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Avoid Portion Distortion

How to Downsize Your Dinner -- and Your Waistline

It All Adds Up

An extra bite here and there might not seem like much in the scheme of things. But a little too much salad dressing, one more scoop of potatoes, one more pat of butter -- day after day, these extra little helpings add up to sizeable numbers of calories.

According to the Surgeon General, the average adult gains one to three pounds per year by consuming as little as an extra 100 calories per day.

To put things in perspective, 100 calories is the difference between:

  • 2 tablespoons of light vinaigrette and 2 tablespoons of creamy dressing
  • A small handful of cashews and a large handful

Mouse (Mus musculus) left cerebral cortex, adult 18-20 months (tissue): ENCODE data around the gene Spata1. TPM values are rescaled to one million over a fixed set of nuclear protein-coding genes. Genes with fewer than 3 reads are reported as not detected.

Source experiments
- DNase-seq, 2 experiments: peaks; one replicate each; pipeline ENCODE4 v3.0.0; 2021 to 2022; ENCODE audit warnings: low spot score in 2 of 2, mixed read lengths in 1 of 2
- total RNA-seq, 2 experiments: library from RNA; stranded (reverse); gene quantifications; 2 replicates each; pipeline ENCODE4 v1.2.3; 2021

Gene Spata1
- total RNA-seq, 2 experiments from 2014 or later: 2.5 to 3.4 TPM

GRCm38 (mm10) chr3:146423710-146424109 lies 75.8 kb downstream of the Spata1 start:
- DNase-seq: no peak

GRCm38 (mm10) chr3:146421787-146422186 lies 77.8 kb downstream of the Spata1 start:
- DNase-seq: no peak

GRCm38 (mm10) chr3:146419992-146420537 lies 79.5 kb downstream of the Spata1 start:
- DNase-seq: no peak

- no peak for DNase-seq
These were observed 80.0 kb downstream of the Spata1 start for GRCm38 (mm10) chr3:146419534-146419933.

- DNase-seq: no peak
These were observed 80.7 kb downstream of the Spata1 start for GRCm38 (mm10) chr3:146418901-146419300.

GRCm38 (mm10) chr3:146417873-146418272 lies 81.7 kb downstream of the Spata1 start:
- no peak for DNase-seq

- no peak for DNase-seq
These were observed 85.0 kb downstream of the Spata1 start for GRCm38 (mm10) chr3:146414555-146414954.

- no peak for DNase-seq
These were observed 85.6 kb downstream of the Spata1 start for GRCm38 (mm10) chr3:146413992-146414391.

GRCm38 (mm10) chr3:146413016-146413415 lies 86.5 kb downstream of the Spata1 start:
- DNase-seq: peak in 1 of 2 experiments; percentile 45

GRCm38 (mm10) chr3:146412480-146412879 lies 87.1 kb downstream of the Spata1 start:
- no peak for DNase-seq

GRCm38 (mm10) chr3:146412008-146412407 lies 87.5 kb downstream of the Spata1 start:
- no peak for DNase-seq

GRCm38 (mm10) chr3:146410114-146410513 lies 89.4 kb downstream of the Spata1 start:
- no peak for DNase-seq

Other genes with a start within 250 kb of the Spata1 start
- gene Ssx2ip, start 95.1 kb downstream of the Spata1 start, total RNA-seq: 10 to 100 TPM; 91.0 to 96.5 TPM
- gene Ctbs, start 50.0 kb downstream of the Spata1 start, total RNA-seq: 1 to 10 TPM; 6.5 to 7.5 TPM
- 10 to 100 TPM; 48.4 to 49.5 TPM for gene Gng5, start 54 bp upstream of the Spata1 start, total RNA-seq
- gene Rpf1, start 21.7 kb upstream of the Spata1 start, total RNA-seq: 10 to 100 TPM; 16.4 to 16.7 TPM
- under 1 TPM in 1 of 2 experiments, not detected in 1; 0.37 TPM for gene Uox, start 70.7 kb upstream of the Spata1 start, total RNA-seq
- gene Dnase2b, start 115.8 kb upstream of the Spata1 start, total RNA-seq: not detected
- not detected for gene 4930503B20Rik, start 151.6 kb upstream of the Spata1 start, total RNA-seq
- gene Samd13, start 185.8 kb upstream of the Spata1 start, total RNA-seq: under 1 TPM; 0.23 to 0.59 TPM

• A regular cheeseburger and a quarter-pound burger
  • A medium baked potato and a large one
  • Two slices of toast and a medium bagel
  • One cup of pasta versus 1 1/2 cups

Understanding serving sizes is key to a successful weight-management program. Your eating plan recommends specific amounts of foods to help you learn to accept portions that will result in weight loss.

So put your new knowledge to work and help stamp out portion distortion. Right-sizing your portions will bring big benefits for your health and your life.

Originally published Aug. 8, 2003
Medically updated Feb. 11, 2005.

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Reviewed on February 11, 2005

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